As final preparations and team announcements continue for the Volvo Ocean Race 2017-18, the event’s leadership team is working in tandem to map out the race’s future.
The edition after this year’s event will be contested in brand new one-design racing yachts designed by France’s Guillaume Verdier and built under the direction of the Persico boatyard in Italy, race organizers said today.
Verdier joined the Volvo Ocean Race Design Team and is working with the race on deciding whether the new boat will be a monohull or a multihull.
The final decision about the proposed designs will be announced May 18 at an event in Gothenburg, Sweden, home of race owner and title sponsor Volvo.
Verdier has led designs ranging from giant multihulls such as Gitana’s Maxi Edmond de Rothschild, which will be launched in July, through Team New Zealand’s current America’s Cup flying multihulls to maxi-monohulls such as Comanche, and leading Vendée Globe IMOCA 60 foiling projects, such as Hugo Boss and Banque Populaire VIII.
The monohull-multihull question is just one of a series of key decisions that will be finalized in the coming weeks. Together the announcements will form the most radical shake-up of the Volvo Ocean Race since it began life in 1973 as the Whitbread Round the World Race.
“Conceived in 2011, the current fleet of boats was built to be competitive for two editions,” Volvo Ocean Race CEO Mark Turner said in a statement. “We need to move now on the future boats to keep all our options open on boat type and design. We’re excited to work with someone as talented as Guillaume Verdier, who will be a perfect complement to the wider Volvo Ocean Race Design team and the input we plan to have from a wider group of professional sailors and industry partners.”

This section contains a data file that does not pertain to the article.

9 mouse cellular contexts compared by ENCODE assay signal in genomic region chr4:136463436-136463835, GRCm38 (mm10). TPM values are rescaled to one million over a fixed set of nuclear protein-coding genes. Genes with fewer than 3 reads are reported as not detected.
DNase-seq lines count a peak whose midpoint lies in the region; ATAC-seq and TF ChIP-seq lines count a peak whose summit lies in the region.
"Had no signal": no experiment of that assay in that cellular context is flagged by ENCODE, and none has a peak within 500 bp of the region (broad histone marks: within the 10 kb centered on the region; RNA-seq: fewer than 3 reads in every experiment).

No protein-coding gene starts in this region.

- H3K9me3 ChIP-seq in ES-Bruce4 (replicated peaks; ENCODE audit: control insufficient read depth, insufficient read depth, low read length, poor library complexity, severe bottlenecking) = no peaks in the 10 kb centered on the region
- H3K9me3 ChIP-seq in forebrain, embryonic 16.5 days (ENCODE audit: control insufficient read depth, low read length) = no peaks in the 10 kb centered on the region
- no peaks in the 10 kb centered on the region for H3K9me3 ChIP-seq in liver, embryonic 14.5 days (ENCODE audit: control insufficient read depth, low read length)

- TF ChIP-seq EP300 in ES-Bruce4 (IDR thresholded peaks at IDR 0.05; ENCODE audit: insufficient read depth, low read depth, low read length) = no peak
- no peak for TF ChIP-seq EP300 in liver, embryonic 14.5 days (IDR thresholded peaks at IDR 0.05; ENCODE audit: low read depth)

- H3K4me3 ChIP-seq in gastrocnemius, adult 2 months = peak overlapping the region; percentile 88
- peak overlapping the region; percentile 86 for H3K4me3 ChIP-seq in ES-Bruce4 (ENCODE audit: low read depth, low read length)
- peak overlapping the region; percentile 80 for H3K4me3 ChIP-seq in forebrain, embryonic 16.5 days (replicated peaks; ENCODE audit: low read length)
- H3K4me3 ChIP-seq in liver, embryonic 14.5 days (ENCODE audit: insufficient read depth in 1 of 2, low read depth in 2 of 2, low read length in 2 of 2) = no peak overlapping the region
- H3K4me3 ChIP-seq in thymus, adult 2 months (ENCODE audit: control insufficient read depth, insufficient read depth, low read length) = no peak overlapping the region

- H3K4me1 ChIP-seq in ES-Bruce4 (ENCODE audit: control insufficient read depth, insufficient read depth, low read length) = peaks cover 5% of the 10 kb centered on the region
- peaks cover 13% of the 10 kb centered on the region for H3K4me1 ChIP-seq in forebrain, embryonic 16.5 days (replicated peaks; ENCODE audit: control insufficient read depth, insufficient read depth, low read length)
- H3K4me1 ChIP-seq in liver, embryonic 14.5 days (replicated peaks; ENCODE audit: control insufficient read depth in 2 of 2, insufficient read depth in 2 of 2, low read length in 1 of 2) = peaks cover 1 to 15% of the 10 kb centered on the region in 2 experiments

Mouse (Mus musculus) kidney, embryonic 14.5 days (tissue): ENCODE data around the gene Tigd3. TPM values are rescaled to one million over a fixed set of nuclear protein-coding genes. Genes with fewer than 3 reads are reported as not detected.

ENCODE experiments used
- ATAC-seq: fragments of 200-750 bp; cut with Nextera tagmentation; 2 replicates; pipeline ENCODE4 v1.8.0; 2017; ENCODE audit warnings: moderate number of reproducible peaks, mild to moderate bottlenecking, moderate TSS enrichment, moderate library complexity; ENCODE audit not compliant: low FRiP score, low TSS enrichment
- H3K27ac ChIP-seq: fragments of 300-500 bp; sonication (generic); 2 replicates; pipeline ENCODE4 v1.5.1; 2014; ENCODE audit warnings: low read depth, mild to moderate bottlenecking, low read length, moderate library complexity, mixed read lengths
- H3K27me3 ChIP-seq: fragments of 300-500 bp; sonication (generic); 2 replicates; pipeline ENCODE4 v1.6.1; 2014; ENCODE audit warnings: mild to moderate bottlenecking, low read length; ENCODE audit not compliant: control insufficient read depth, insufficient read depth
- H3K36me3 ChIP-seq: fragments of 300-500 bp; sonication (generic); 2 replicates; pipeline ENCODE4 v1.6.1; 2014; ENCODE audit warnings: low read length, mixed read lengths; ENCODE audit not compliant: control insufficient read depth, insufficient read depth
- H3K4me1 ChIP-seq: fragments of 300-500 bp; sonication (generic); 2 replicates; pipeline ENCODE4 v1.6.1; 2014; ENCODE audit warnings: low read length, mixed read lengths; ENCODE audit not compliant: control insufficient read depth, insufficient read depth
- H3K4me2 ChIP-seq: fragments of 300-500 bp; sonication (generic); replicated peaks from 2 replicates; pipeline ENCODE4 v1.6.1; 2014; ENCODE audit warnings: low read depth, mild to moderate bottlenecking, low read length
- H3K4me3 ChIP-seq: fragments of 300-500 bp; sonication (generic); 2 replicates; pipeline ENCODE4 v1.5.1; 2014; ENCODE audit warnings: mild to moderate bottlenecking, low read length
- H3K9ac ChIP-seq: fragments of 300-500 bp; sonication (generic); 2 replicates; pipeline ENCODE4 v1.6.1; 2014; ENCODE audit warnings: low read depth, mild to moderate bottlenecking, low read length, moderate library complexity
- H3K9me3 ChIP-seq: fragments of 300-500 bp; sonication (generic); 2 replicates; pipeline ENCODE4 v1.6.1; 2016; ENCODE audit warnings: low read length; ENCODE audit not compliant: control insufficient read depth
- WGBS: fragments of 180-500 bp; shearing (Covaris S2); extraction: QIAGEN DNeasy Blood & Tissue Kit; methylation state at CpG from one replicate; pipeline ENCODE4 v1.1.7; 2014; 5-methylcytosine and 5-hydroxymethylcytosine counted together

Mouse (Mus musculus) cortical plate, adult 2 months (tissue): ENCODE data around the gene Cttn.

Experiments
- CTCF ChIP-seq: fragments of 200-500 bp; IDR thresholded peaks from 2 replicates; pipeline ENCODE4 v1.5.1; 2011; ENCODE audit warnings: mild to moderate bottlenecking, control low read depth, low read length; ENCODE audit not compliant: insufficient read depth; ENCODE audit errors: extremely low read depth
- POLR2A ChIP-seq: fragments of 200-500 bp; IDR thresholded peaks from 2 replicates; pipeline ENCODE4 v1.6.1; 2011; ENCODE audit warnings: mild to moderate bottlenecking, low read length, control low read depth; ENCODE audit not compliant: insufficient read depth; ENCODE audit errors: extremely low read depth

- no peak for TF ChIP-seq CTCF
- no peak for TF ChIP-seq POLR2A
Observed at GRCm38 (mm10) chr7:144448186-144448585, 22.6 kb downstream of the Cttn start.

On the decision to award Persico the lead role in the building of the boats, rather than the consortium approach used for the Volvo Ocean 65s, Nick Bice, the race’s chief technical development officer, said: “The consortium did some good work last time around to produce such matched boats, but we prefer to contract this time with a single builder, who in turn will undoubtedly subcontract a number of other builders around the world to achieve the build in time and to budget. Persico have been a strong partner over these past few years, and we are delighted to be working with them again.”
The decision to continue with a one-design concept follows the introduction of the Volvo Ocean 65 monohull for the Volvo Ocean Race 2014-15, which produced the closest racing in the history of the event.
The coming edition, which will start on Oct. 22 in Alicante, Spain, will use the same Volvo Ocean 65 boats that have since undergone a 1 million euro-per-boat refit process in the race’s boatyard facility in the Portuguese capital of Lisbon.
Those boats were designed to be fast enough and reliable enough to complete at least two laps of the planet at the highest level of professional racing in a fully competitive and equal state.
The fleet of seven existing boats from 2014-15 will be supplemented by a new but still identical Volvo Ocean 65, commissioned by team AkzoNobel, for the 2017-18 race.
With more than six months to go before the start, four teams have been announced. The remaining teams will be revealed in the coming months.